When Constantine, king of Britain, dies, his eldest son Constantine succeeds him but is unsuccessful, and the people ask Vortigern, a lord, to be king. He refuses as long as Constantine lives, so twelve volunteers kill Constantine. His younger brothers, Pendragon and Uter, escape to safety. Once crowned, Vortigern has the murderers killed, which makes him hated. Vortigern builds a tower to protect himself but it keeps collapsing. Astrologers say that the blood of a fatherless child must be placed in the foundations, so messengers seek the fatherless child and find Merlin. He demonstrates that the tower falls because two dragons, red and white, are fighting underneath it. The white dragon, who represents Pendragon, burns the red one, who represents Vortigern, and then dies. Merlin says Pendragon and Uter are returning for vengeance.
The brothers arrive and Pendragon becomes king. Vortigern is killed. Merlin appears to Pendragon and Uter in different shapes, to their amazement. Their enemy, Augwis, is killed by Uter, after a warning from Merlin who becomes the brothers’ counsellor, accurately predicting the death of a jealous baron. Merlin warns Pendragon that the brothers will defeat Augwis’s men in a forthcoming battle but that one brother will die. Augwis’s men attack and are defeated but Pendragon is killed and Uter becomes king. Merlin brings huge stones from Ireland and tells Uter of Christ’s round table of the last supper and of Joseph’s round table of the Grail, advising him to make a third.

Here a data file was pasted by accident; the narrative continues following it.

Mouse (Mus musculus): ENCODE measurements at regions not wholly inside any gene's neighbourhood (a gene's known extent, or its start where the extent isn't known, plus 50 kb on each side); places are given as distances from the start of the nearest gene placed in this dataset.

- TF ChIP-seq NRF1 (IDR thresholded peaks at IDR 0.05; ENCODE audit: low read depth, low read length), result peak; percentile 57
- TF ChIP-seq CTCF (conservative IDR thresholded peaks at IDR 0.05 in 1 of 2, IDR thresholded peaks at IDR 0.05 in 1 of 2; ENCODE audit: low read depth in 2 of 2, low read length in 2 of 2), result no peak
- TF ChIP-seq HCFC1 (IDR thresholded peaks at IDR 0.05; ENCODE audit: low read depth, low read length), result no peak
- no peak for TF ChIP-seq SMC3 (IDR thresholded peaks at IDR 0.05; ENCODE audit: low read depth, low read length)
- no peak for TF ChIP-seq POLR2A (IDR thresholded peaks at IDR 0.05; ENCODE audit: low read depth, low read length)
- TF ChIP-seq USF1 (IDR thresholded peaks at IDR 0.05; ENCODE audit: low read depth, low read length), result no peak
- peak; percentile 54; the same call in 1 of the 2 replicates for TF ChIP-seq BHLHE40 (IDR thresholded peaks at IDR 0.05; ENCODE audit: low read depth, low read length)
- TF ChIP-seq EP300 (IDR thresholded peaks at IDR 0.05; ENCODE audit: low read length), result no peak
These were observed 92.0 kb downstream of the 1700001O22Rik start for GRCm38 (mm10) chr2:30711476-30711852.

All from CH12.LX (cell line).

Merlin chooses fifty knights for Uter’s round table, warning that one seat must be left empty, but Uter allows it to be filled and the knight who sits in it disappears, for which Merlin reproves Uter. At the Christmas festivities Uter desires the duke of Tintagel’s wife, Ygwern, but she refuses him and the following year, with Uter still pressing her, tells her husband. They return to Tintagel and Uter invades the duke’s lands. Unsuccessful, he seeks the help of Merlin who, on an unspecified condition, enables Uter to take on the likeness of the duke of Tintagel. Uter has intercourse with the unknowing Ygwern, leaves, and news arrives of the real duke’s death in battle. Merlin’s condition is that the son of this union will be given to Merlin. Uter assents.
Uter, wishing to make amends for the duke of Tintagel’s death, marries the duchess, while her daughter marries king Lot of Orkney. Merlin reminds Uter of their agreement. After their marriage, Ygwerne admits that she has been impregnated by a man who looked like her husband and agrees to surrender the child, whom Merlin gives to Antron and his wife. He is christened Arthur. Time passes, Igwerne dies and Uter suffers from gout. Enemies attack and he is, on Merlin’s advice, taken to battle on a litter. He is victorious, distributes his goods to the poor, and on his deathbed is told by Merlin that Arthur will be king and will fill the round table. His barons disagree on the succession and summon Merlin.